Surfactants are typically incorporated into the formulation to improve the activity of the glyphosate. However, the term "surfactant" is ambiguous, as the form supplied by manufacturers is not necessarily a single compound, but can be a mixture. For example, with ethoxylated surfactants, the degree of ethoxylation can be and typically is a statistical mixture. The literature describes use of surfactants in glyphosate compositions and in particular, Weed Science, Vol. 25, pp 275-287 (1977) demonstrates the necessity of including a surfactant in glyphosate formulations. Conventional glyphosate formulations include the use of surfactants such as silicone to enhance the rainfast properties of glyphosate formulations. However, commercialization of such formulations has been hindered by the cost of incorporation of such surfactants into the formulations, and by the hydrolytic instability of such adjuvants. Other formulations including surfactants are disclosed in U.S. Pat. Nos. 5,362,705, 5,180,414 and 5,118,338.

In addition, in view of the recent environmental concerns surrounding the use of chemical herbicides and the possibility that residuals thereof might contaminate food, ground water, etc., a substantial reduction in the amount of herbicide necessary to be effective would be highly desirable.

It is therefore an object of the present invention to improve the rainfast properties of glyphosate formulations without the use of silicone surfactants.

It is a further object of the present invention to enhance the efficacy of glyphosate formulations in an environmentally friendly manner.

SUMMARY OF TEE INVENTION

The problems of the prior art have been solved by the present invention, which relates to a herbicidal composition including isocyanate capped high molecular weight diols, triols and polyols. More specifically, the present invention relates to a herbicidal composition in which glyphosate and/or a herbicidally active derivative thereof such as a glyphosate salt is combined with hydrophilic isocyanate end-capped prepolymers in order to significantly improve the efficacy of the herbicide. A combination of surfactant, glyphosate, and a hydrated polymer or hydrophilic prepolymer consisting of isocyanate capped prepolymers which are substantially comprised of ethylene oxide, propylene oxide or butylene oxide units or a combination thereof demonstrates increased efficacy over conventional glyphosate formulations. The herbicidal compositions of the present invention also exhibit controlled release of glyphosate, thereby enhancing its herbicidal efficacy. The liquid herbicidal compositions of the present invention can be prepared by simply mixing the various constituents. The order of addition can be used effectively to cap free isocyanate groups in the hydrophilic prepolymer. Hydrophilic prepolymers consisting of isocyanate capped prepolymers which are substantially comprised of ethylene oxide, propylene oxide or butylene oxide units or a combination thereof are described in the art as hydratable or water soluble. See Braatz et al., U.S. Pat. Nos. 4,886,866 and 5,091,176, the disclosure of which are hereby incorporated by reference. In one embodiment, the water soluble prepolymer can be covalently bonded to the amine group in glyphosate. In other embodiment, the prepolymer can be reacted with water to form polyurethane and polyurea-urethane polymer gels prior to the incorporation of glyphosate as the salt or acid. In a still further embodiment, the prepolymer can form a reaction product with a surfactant via a covalent linkage between the isocyanate groups of the prepolymer and a reactive group on the surfactant.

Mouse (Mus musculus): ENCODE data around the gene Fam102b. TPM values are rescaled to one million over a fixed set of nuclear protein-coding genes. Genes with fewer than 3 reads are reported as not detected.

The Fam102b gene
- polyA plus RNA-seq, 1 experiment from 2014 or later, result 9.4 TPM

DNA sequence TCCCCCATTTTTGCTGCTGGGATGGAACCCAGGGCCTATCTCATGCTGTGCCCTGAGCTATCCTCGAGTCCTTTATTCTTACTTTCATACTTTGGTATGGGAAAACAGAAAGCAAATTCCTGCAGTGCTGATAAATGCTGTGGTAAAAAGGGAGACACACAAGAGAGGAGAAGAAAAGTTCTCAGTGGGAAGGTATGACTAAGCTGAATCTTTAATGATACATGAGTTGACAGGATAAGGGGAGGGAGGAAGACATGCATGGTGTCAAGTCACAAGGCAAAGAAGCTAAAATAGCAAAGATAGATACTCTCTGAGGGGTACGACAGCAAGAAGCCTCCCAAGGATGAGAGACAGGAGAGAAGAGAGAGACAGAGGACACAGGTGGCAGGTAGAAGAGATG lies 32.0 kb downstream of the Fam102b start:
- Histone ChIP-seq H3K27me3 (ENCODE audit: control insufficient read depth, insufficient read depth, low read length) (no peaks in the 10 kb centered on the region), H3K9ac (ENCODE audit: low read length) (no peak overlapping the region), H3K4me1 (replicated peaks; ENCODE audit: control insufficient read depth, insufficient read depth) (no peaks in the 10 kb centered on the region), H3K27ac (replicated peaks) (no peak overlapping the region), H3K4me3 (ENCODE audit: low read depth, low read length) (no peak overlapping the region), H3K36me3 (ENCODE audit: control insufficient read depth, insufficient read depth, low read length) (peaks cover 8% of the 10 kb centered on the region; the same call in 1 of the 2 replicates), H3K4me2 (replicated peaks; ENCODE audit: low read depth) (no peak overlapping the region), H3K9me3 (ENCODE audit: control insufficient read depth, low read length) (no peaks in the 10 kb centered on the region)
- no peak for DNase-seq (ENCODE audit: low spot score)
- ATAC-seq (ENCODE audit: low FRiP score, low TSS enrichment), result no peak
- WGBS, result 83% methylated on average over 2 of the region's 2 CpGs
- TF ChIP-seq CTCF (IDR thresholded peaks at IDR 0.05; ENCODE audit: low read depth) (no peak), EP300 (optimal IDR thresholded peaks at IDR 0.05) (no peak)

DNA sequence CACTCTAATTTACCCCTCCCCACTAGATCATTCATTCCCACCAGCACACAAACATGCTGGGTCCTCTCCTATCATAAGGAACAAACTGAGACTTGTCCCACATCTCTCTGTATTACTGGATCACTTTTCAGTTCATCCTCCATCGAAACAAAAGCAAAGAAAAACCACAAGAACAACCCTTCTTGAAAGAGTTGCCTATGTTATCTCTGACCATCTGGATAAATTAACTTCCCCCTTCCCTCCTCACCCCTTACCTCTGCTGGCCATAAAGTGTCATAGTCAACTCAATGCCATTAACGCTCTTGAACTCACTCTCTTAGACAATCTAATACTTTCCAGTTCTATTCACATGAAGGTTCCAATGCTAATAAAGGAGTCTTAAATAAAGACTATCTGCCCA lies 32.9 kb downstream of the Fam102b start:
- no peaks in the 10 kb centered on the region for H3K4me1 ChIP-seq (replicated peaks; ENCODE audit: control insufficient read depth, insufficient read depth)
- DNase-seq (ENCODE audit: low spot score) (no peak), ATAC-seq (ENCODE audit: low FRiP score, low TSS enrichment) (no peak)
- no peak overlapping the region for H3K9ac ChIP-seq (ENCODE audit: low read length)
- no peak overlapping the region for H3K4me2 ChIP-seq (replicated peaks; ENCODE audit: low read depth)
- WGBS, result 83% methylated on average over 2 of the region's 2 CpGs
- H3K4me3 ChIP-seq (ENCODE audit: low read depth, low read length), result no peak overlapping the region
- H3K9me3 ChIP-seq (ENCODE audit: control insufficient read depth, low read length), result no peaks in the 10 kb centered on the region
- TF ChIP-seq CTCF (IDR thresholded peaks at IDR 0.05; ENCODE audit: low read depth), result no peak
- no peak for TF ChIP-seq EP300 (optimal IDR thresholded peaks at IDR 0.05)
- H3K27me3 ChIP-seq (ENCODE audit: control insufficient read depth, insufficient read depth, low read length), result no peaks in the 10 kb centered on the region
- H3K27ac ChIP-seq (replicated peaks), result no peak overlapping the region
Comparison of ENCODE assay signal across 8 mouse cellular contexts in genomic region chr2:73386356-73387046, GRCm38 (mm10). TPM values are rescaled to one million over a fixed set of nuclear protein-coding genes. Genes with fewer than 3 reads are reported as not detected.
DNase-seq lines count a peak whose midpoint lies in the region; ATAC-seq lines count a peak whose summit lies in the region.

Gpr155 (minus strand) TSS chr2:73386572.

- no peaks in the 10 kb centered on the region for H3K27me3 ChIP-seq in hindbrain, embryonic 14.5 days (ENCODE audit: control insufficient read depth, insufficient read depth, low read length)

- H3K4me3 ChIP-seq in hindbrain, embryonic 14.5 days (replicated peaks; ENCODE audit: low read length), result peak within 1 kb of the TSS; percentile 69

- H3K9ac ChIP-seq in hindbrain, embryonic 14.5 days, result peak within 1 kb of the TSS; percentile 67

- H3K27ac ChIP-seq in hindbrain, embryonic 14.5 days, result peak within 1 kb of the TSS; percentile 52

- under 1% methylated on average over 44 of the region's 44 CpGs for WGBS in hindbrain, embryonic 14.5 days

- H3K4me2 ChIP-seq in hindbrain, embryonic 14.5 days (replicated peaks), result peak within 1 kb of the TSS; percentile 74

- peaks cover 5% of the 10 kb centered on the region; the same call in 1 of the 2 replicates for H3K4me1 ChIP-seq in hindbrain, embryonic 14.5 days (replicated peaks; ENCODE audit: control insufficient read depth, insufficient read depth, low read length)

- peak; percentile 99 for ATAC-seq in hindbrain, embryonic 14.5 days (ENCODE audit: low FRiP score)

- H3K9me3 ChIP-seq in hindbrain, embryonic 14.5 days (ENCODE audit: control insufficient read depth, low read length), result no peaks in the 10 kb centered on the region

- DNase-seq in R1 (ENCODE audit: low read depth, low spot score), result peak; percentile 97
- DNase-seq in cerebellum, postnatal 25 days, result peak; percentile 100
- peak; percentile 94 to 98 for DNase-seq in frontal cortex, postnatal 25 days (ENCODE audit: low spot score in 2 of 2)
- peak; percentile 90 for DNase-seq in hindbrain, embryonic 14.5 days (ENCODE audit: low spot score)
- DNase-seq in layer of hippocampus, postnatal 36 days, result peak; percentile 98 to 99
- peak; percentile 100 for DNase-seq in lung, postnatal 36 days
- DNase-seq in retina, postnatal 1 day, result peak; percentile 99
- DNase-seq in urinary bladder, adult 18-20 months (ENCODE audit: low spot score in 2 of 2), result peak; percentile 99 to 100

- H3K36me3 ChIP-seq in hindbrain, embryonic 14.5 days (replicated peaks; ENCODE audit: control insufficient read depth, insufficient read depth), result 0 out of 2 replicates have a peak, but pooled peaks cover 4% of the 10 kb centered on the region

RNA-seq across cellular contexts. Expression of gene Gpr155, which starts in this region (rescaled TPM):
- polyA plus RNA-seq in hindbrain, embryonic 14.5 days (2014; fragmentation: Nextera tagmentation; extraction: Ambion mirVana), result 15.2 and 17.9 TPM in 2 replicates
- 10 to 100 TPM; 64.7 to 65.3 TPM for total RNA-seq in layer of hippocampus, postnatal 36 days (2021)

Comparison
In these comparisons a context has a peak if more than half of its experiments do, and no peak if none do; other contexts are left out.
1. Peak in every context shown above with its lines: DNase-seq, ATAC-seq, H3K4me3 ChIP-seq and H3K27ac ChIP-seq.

DESCRIPTION OF THE DRAWINGS

FIG. 1 is a graph comparing dose response of formulations of the present invention to commercial grade Round-up® herbicide after 28 days;

FIG. 2 is a graph comparing dose response of formulations of the present invention to commercial grade Round-up® herbicide after 42 days; and

FIG. 3 is a graph comparing shoot fresh weight of Bermudagrass after application of formulations of the present invention and of commercial grade Round-up® herbicide after 70 days.